mirror of
https://github.com/TREXCoE/qmclttc.git
synced 20240808 13:30:15 +02:00
Update QMC.org
This commit is contained in:
parent
7570947a5d
commit
f69b5f0502
58
QMC.org
58
QMC.org
@ 99,7 +99,7 @@




where the probability density is given by the square of the wave function:




$$ P(\mathbf{r}) = \frac{Psi(\mathbf{r}^2)}{\int \Psi(\mathbf{r})^2 d\mathbf{r}}\,. $$


$$ P(\mathbf{r}) = \frac{\Psi(\mathbf{r})^2}{\int \Psi(\mathbf{r})^2 d\mathbf{r}}\,. $$




If we can sample $N_{\rm MC}$ configurations $\{\mathbf{r}\}$ distributed as $p$, we can estimate $E$ as the average of the local energy computed over these configurations:




@ 1397,7 +1397,7 @@ gfortran hydrogen.f90 qmc_stats.f90 qmc_uniform.f90 o qmc_uniform


step such that the acceptance rate is close to 0.5 is a good


compromise for the current problem.




NOTE: below, we use the symbol dt to denote dL since we will use


NOTE: below, we use the symbol $\delta t$ to denote $\delta L$ since we will use


the same variable later on to store a time step.






@ 1762,8 +1762,7 @@ end subroutine random_gauss


\delta t\, \frac{\nabla \Psi(\mathbf{r})}{\Psi(\mathbf{r})} + \chi$




Evaluate $\Psi$ and $\frac{\nabla \Psi(\mathbf{r})}{\Psi(\mathbf{r})}$ at the new position


2) Compute the ratio $A = \frac{T(\mathbf{r}_{n+1} \rightarrow \mathbf{r}_{n}) P(\mathbf{r}_{n+1})}


{T(\mathbf{r}_{n} \rightarrow \mathbf{r}_{n+1}) P(\mathbf{r}_{n})}$


2) Compute the ratio $A = \frac{T(\mathbf{r}_{n+1} \rightarrow \mathbf{r}_{n}) P(\mathbf{r}_{n+1})}{T(\mathbf{r}_{n} \rightarrow \mathbf{r}_{n+1}) P(\mathbf{r}_{n})}$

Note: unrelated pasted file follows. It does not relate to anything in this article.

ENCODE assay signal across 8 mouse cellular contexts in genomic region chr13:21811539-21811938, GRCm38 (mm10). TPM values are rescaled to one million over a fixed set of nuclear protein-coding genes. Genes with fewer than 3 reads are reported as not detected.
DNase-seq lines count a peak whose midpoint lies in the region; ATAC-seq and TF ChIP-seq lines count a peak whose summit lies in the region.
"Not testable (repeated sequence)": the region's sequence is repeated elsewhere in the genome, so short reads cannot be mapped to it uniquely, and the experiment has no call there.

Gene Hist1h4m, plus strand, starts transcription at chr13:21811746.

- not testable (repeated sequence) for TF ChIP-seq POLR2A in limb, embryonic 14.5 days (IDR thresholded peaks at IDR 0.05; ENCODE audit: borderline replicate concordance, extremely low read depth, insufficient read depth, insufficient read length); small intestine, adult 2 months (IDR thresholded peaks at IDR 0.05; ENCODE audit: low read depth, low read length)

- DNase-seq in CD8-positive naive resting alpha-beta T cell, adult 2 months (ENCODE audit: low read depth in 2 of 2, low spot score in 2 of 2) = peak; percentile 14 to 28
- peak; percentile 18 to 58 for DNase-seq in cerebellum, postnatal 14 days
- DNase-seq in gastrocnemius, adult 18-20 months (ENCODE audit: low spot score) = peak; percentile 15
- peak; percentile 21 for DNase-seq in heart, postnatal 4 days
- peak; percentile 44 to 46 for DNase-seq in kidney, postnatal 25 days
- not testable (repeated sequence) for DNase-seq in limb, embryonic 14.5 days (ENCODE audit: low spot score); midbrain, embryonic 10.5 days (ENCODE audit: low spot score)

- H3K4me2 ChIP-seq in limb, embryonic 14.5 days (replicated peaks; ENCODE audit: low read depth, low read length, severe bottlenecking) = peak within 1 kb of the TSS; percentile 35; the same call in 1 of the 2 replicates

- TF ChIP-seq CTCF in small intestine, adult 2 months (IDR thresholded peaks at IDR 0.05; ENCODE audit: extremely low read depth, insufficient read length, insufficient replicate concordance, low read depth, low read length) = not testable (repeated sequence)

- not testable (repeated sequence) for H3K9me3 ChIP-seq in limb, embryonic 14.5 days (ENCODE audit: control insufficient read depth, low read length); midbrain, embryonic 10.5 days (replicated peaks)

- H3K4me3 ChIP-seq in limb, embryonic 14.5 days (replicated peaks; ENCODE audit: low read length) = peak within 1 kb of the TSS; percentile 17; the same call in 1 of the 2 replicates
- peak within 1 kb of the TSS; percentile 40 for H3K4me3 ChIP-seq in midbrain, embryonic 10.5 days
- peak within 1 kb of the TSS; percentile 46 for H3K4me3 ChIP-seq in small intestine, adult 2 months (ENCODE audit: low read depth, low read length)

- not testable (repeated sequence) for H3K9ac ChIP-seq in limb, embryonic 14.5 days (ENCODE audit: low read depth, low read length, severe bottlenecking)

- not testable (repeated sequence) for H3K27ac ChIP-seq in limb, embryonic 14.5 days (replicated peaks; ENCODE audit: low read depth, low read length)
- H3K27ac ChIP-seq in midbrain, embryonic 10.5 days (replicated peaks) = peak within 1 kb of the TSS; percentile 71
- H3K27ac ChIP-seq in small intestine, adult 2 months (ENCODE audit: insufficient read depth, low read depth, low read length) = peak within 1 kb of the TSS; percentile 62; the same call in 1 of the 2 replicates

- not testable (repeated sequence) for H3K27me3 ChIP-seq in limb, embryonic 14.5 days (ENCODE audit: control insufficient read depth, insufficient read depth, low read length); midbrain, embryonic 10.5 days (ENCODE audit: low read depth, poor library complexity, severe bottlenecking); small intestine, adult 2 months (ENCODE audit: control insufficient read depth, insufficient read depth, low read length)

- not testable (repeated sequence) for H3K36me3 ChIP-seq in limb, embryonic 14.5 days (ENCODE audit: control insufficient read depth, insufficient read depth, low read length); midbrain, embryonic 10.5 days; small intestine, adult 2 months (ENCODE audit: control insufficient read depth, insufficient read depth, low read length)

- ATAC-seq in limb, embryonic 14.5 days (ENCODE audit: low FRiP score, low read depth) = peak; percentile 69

3) Draw a uniform random number $v \in [0,1]$


4) if $v \le A$, accept the move : set $\mathbf{r}_{n+1} = \mathbf{r'}$


5) else, reject the move : set $\mathbf{r}_{n+1} = \mathbf{r}_n$


@ 2086,7 +2085,7 @@ gfortran hydrogen.f90 qmc_stats.f90 vmc_metropolis.f90 o vmc_metropolis


i\frac{\partial \Psi(\mathbf{r},t)}{\partial t} = (\hat{H} E_{\rm ref}) \Psi(\mathbf{r},t)\,.


\]




where we introduced a shift in the energy, $E_{\rm ref}$, which will come useful below.


where we introduced a shift in the energy, $E_{\rm ref}$, for reasons which will become apparent below.




We can expand a given starting wave function, $\Psi(\mathbf{r},0)$, in the basis of the eigenstates


of the timeindependent Hamiltonian, $\Phi_k$, with energies $E_k$:


@ 2108,12 +2107,12 @@ gfortran hydrogen.f90 qmc_stats.f90 vmc_metropolis.f90 o vmc_metropolis


\frac{\partial \psi(\mathbf{r}, \tau)}{\partial \tau} = (\hat{H} E_{\rm ref}) \psi(\mathbf{r}, \tau)


\]




where $\psi(\mathbf{r},\tau) = \Psi(\mathbf{r},i\,t)$


where $\psi(\mathbf{r},\tau) = \Psi(\mathbf{r},i\,\tau)$


and




\begin{eqnarray*}


\psi(\mathbf{r},\tau) &=& \sum_k a_k \exp( (E_kE_{\rm ref})\, \tau) \phi_k(\mathbf{r})\\


&=& \exp((E_0E_{\rm ref})\, \tau)\sum_k a_k \exp( (E_kE_0)\, \tau) \phi_k(\mathbf{r})\,.


\psi(\mathbf{r},\tau) &=& \sum_k a_k \exp( (E_kE_{\rm ref})\, \tau) \Phi_k(\mathbf{r})\\


&=& \exp((E_0E_{\rm ref})\, \tau)\sum_k a_k \exp( (E_kE_0)\, \tau) \Phi_k(\mathbf{r})\,.


\end{eqnarray*}




For large positive values of $\tau$, $\psi$ is dominated by the


@ 2164,8 +2163,8 @@ gfortran hydrogen.f90 qmc_stats.f90 vmc_metropolis.f90 o vmc_metropolis


can be simulated by creating or destroying particles over time (a


socalled branching process).




/Diffusion Monte Carlo/ (DMC) consists in obtaining the ground state of a


system by simulating the Schrödinger equation in imaginary time, by


In /Diffusion Monte Carlo/ (DMC), one onbtains the ground state of a


system by simulating the Schrödinger equation in imaginary time via


the combination of a diffusion process and a branching process.




We note that the groundstate wave function of a Fermionic system is


@ 2184,7 +2183,7 @@ gfortran hydrogen.f90 qmc_stats.f90 vmc_metropolis.f90 o vmc_metropolis


** Importance sampling